Charting a New Path

March 17, 2020

Members of the Saint Stephen’s Community,

This is not how I expected to be writing my first parish letter to all of you.  First, allow me to thank all of you for the great day that we had on this past Sunday.  The installation service and reception were amazing.  Thank you to everyone who helped out! It was a wonderful celebration in the midst of chaotic times.

Now for the main reason for this letter… the virus situation.  As the presiding bishop said in his email published last week, which some wise preacher referenced on Sunday, “The next 30-60 days at the least are simply going to be unlike anything we have experienced in recent history, even including 9/11. The dilemma of what we know and what we don’t know will continue to complicate our decision making and our lives.” 

There have many changes in the past few days. 

On Saturday, March 14, our bishop said that those who are at higher risk to the virus should abstain from church until Easter.  Those defined as being at higher risk includes older adults and people with serious chronic medical conditions (such as heart disease, diabetes, and lung disease).  This age group incorporates A LOT of our church’s membership. 

On Sunday, March 15, the Centers for Disease Control (CDC) said that people should not gather in groups of larger than 50 people to avoid spreading the virus.  

On Monday, March 16, The President’s Coronavirus Task Force issued its “15 Days to Slow the Spread” plan which includes the following recommendation, “avoid social gatherings in groups of more than 10 people.”  That document also states that “in states with evidence of community transmission, bars restaurants, food courts, gyms and other indoor and outdoor venues where groups of people congregate should be closed.” That last sentence is the most telling.  Now, Montana doesn’t yet have documented cases of community transmission, that I know of, but it is only a matter of time. 

Given all of this, I feel that it is necessary to close our church through the end of March, at the least.  This would mean at least two weekends without a celebration of the Eucharist.  I think that this gives us some breathing room to find out where we are as a society with the virus and it also is in line with the most recent recommendations from the federal government.  I do not take this action lightly but feel that it is the wisest decision for our people.  I have discussed this with our wonderful wardens and the vestry.  

So, what happens now? 

First, worship can and will continue.  I will work as I normally do to prepare for worship weekly and I plan to offer a live stream via our  Facebook page ( and on our website ( for Evening Prayer (Rite I, of course) on Saturday evenings and Morning Prayer (Rite II) on Sunday mornings.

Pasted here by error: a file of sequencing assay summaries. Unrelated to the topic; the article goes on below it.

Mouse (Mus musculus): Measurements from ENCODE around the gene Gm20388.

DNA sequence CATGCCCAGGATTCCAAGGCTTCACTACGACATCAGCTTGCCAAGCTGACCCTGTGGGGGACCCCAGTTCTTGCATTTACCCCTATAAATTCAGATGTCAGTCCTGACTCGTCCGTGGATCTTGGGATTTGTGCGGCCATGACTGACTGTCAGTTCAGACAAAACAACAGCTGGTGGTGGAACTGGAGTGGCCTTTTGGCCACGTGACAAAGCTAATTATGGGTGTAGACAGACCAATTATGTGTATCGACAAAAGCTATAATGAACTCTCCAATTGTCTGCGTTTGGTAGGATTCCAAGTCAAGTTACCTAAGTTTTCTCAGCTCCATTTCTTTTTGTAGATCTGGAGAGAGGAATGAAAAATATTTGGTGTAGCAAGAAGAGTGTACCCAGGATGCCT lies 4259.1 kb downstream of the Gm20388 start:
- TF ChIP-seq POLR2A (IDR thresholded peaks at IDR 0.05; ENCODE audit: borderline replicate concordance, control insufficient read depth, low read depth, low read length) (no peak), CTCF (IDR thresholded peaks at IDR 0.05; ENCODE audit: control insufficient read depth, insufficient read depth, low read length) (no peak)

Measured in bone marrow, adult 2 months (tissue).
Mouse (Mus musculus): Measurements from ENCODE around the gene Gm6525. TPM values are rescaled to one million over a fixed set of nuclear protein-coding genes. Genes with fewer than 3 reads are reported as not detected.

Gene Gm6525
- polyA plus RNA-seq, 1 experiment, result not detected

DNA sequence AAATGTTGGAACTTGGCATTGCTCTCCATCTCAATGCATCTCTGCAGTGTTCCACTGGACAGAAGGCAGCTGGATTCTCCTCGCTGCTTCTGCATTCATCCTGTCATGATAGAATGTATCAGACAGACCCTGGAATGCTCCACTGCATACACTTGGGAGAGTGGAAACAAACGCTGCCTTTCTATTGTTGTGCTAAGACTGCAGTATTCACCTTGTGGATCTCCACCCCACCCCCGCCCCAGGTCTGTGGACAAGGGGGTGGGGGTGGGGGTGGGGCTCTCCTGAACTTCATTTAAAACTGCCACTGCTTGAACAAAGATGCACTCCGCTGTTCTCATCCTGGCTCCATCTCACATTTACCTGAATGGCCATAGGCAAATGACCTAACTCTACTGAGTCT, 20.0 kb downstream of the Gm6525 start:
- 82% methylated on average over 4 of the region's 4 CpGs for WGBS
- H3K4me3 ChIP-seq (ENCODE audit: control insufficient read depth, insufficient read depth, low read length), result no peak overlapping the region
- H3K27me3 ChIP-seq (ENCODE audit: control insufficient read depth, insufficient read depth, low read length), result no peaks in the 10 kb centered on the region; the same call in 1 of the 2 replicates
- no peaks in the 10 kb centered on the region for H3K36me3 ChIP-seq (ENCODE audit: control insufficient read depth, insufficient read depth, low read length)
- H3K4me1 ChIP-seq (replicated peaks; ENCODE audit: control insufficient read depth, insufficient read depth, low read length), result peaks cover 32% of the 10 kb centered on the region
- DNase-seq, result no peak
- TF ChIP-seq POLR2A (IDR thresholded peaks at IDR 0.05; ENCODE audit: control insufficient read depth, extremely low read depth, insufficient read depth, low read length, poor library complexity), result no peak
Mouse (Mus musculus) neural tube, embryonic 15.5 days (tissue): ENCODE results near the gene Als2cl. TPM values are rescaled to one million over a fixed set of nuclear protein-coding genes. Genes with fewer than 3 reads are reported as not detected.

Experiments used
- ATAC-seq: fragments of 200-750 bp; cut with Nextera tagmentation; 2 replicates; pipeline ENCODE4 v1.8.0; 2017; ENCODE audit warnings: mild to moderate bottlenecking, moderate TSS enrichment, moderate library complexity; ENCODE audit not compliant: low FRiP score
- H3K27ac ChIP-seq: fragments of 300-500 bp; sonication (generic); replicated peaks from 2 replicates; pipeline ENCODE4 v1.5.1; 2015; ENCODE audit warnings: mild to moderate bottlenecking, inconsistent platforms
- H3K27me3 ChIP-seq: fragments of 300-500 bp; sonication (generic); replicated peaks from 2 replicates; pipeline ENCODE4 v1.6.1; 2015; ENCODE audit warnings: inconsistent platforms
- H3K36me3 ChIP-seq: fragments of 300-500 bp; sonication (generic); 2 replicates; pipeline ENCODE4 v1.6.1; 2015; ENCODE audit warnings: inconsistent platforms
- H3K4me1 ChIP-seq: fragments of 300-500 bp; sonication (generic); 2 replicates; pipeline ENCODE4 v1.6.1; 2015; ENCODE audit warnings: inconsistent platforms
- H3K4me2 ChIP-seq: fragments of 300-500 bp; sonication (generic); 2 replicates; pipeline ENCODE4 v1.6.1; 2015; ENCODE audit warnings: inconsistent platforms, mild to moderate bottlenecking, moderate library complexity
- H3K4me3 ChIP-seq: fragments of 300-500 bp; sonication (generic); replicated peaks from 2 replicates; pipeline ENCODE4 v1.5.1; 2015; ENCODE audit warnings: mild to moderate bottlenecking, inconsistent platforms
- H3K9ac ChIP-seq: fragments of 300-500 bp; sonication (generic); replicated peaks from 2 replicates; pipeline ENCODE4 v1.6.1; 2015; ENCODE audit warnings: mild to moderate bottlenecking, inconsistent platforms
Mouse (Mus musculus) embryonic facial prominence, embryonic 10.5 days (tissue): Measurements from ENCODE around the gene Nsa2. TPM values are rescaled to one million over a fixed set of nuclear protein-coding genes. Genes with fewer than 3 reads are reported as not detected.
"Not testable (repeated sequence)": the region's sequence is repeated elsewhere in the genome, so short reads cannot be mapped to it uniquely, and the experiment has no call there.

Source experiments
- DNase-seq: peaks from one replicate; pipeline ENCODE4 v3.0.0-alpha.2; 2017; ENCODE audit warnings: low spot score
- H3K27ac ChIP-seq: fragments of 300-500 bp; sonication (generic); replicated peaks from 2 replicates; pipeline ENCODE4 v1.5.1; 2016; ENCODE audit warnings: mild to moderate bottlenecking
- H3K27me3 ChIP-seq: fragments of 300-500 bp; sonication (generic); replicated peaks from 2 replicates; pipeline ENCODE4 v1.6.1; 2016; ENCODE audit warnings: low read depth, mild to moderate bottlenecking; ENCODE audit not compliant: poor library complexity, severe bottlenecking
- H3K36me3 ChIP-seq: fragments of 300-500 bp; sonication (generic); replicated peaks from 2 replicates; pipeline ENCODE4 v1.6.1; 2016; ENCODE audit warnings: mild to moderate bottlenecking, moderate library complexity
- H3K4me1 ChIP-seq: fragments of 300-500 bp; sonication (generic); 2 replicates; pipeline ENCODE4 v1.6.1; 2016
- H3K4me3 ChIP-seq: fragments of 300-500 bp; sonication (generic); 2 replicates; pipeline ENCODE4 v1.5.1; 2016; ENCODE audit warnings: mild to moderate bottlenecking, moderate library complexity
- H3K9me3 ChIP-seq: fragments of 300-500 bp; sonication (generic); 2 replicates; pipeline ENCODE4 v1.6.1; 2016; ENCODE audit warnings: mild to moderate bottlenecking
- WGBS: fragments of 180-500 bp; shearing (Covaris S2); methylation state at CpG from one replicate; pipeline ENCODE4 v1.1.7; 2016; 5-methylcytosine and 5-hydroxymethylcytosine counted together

Second, our office will be closed during this time to allow our staff to stay safe.  I will be in from time to time and will be checking the mail.  The vestry decided that it was appropriate to continue to pay our staff during this crisis for the time being.  This allows them to focus on their health and safety instead of worrying about making ends meet.  Given this, as much as is possible, I would ask that you continue to make contributions to the church as you normally would, but instead of placing them in the offering plate, you can mail them directly to the church.  

I will still be available to all of our people in one form or another.  Please note my phone number and email address at the bottom of the letter and feel free to get in touch if you need anything.  This crisis will pass. We shall endure. Please know that you are not alone.  I ask your prayers for the vulnerable among us and for those who help to keep us all well and our needs met.  Please check out our webpage and in particular my page, “News from ‘the Father’” for the latest updates and more resources.  

Allow me to close with a prayer that seems appropriate:

O Lord, we are at the limits of our power to help. For what we have left undone, forgive us.  For what you have helped us to do, we thank you.  For what must be done by others, lend your strength.  Now shelter us in your peace which passes our understanding. Amen.

Stay safe and healthy, and keep the faith,

Father Stephen

Some resources suggested by Bishop Marty:

Daily Office by Mission St. Clare

Daily Lectionary Readings including Saints

Formation using the Way of Love

A list of other Episcopal stuff

Lent Madness!  (during the week)

Author: Father Stephen

Father Stephen started serving as the rector of St. Stephen's Episcopal Church on January 10, 2020. Prior to that position he served as priest-in-charge in Miles City and Forsyth, Montana. He is originally from West Virginia and has experience in youth ministry, mission work and more.